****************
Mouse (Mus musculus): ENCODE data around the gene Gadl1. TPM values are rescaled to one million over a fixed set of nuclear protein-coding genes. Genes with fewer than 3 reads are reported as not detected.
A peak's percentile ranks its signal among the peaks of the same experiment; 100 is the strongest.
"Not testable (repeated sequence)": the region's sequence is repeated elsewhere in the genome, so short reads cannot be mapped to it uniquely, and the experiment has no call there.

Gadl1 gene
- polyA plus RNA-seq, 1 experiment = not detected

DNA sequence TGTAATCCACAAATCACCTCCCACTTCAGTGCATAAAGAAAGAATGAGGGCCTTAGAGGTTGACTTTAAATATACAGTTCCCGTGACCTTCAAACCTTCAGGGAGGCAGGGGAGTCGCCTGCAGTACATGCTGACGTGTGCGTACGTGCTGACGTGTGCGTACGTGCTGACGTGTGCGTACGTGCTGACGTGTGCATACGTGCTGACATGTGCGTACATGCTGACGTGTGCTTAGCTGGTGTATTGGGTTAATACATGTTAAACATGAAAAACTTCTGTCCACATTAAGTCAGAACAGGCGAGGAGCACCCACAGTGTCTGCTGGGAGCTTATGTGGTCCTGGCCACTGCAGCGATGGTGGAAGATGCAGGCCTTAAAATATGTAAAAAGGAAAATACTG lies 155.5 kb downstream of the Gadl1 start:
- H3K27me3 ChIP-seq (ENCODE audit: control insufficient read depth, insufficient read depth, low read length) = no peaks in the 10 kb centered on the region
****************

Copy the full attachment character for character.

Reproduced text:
Mouse (Mus musculus): ENCODE data around the gene Gadl1. TPM values are rescaled to one million over a fixed set of nuclear protein-coding genes. Genes with fewer than 3 reads are reported as not detected.
A peak's percentile ranks its signal among the peaks of the same experiment; 100 is the strongest.
"Not testable (repeated sequence)": the region's sequence is repeated elsewhere in the genome, so short reads cannot be mapped to it uniquely, and the experiment has no call there.

Gadl1 gene
- polyA plus RNA-seq, 1 experiment = not detected

DNA sequence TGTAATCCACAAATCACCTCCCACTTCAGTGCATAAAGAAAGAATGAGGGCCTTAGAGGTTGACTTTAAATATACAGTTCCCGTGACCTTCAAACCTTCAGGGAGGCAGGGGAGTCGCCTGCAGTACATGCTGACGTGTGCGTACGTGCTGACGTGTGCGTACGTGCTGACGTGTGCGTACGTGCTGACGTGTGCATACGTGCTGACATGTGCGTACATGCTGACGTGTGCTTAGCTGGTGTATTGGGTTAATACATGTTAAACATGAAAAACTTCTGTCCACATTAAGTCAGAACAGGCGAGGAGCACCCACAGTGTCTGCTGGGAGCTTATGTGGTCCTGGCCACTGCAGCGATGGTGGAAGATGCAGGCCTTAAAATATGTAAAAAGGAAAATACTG lies 155.5 kb downstream of the Gadl1 start:
- H3K27me3 ChIP-seq (ENCODE audit: control insufficient read depth, insufficient read depth, low read length) = no peaks in the 10 kb centered on the region